EMMA gets 8/10 Highbury times

Directed by Autumn de Wilde

Starring Ana Taylor-Joy, Bill Nighy, Mia Goth, Miranda Hart, Johnny Flynn


Jane Austen’s 1815 comedy, Emma, has been adapted into three feature films, four TV miniseries, and countless stage adaptations, and even a YoutTube series. Rock photographer and music video director Autumn De Wilde has a crack at Emma, who was last portrayed on cinema screens in 1995 by Gwyneth Paltrow in Douglas McGrath’s adaptation (and in the same year by Alicia Silverstone in the loose adaptation Clueless). What is achieved besides some incredible Barry Lyndon style interior lighting, grandiose sets and photography is a film which understands the book’s universal and time-defying themes, and gives them the contemporary accessibility of Clueless, whilst staying true to the time and setting.

As with the book, the story deals with romance, class, gender, and coming of age in a way so charming, it still seems fresh 205 years later. It remains to be seen if this particular adaptation will stand out as a definitive take, but there’s enough energy and fun to know that it will surely make an impact on newcomers to the material at least.

Portraying the title character of Emma this time around is Ana Taylor-Joy (The Witch, Glass), who brings the charisma and striking beauty the character deserves to set her apart from the Highbury locals. The good people of Highbury have really been given a lot of care here in the casting. Wisely, among the stars there are some great up-and-coming actors here, who have yet to become big names, and they seem to step right out of the book as the characters they inhabit. Bill Nighy is the perfect Mr. Woodhouse, Johnny Flynn provides a sensible and grounded Mr. Knightly, Mia Goth is a wonderfully unsophisticated and sweet Harriet.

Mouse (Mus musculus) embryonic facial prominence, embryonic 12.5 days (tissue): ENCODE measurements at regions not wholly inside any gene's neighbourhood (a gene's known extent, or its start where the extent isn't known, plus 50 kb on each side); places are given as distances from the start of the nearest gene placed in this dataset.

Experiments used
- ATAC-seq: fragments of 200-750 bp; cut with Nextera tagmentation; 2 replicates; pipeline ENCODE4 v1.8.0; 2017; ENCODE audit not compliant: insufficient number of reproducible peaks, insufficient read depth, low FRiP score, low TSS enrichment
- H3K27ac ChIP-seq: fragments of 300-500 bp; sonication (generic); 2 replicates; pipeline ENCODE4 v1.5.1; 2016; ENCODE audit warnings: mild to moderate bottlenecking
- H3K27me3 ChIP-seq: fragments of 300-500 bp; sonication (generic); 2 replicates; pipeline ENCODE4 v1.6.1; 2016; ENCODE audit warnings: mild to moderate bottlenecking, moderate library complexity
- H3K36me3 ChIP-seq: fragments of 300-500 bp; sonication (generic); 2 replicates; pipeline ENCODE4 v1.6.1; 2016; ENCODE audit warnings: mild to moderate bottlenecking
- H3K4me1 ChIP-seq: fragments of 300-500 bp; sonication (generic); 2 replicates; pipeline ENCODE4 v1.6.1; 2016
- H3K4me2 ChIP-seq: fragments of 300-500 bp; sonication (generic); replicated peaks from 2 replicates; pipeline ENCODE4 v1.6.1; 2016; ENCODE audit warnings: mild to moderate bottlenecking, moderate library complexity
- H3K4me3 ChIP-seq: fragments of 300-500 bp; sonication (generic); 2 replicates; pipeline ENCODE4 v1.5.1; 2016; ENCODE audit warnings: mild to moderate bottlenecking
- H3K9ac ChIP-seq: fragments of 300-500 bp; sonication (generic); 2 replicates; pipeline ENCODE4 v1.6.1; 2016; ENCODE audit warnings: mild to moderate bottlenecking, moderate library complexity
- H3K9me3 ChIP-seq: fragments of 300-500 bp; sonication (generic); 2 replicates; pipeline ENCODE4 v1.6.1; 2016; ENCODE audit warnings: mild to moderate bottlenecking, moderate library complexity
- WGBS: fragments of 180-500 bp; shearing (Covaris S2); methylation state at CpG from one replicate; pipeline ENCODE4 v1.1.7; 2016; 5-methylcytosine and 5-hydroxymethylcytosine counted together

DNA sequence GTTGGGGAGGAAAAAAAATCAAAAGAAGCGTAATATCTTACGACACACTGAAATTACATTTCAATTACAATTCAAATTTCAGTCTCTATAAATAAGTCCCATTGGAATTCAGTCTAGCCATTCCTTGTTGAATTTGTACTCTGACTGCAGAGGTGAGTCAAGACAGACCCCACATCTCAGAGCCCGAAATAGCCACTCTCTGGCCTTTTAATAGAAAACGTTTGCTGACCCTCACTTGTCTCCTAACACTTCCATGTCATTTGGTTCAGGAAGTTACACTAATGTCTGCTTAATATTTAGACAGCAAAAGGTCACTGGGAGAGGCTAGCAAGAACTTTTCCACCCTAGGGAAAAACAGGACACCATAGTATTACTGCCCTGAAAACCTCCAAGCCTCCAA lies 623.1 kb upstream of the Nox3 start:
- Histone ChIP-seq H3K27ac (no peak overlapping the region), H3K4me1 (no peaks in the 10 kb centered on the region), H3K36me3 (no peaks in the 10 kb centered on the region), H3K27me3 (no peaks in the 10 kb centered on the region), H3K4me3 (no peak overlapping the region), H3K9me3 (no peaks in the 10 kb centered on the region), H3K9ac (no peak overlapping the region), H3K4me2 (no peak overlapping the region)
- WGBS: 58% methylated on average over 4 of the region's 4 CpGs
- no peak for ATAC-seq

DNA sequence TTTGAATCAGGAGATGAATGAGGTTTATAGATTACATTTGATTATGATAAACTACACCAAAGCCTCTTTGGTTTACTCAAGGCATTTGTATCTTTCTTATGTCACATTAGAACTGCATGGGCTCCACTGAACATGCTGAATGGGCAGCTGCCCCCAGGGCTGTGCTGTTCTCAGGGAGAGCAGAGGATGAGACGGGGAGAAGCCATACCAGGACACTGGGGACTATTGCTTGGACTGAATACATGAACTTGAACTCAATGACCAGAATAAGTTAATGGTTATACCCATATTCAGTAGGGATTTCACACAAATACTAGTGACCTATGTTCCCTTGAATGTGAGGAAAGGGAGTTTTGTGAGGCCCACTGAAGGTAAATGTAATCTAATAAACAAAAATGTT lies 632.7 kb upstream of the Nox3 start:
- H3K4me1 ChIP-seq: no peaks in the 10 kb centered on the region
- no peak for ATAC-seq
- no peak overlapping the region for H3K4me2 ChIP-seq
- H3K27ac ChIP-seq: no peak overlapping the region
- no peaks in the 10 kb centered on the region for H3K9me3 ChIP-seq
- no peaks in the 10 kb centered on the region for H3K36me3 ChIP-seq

Personal favourites are the hilarious Miranda Hart as Miss Bates, the bored spinster, garrulous and yet annoyingly endearing, and Josh O’Connor takes a bit of a deviation as weak-minded chump Vicar Mr. Elton, whose abrasive new wife Augusta stirs the pot before the audience can get bored with the established dynamic. And let’s face it, there are times when all of the period staples (horses, carriages, ornate paintings, fluffy dresses and formal dialogue) can threaten a heavy eyelid, but Emma quickly snaps you back to attention with an amusing scenario before you find yourself praying for a car-chase to somehow happen.

Isobel Waller-Bridge (who composed the score for her sister Phoebe’s Fleabag) is in charge of the music, and the most striking parts are the charming choir which seems to be singing country gospel songs. It’s appropriate for the film, and yet I can’t recall anything in the stuffy collection of period films of this type ever poaching this style. It gives the film enough quirk, that it skirts the boundaries of being Wes Anderson-y from time to time – which isn’t a bad thing. The trailer with its snappy editing promised a quicker-paced iteration of Emma, which could suggest more Wes Anderson in its DNA, but ultimately the director De Wilde’s own voice shines through, which is very much worth regarding.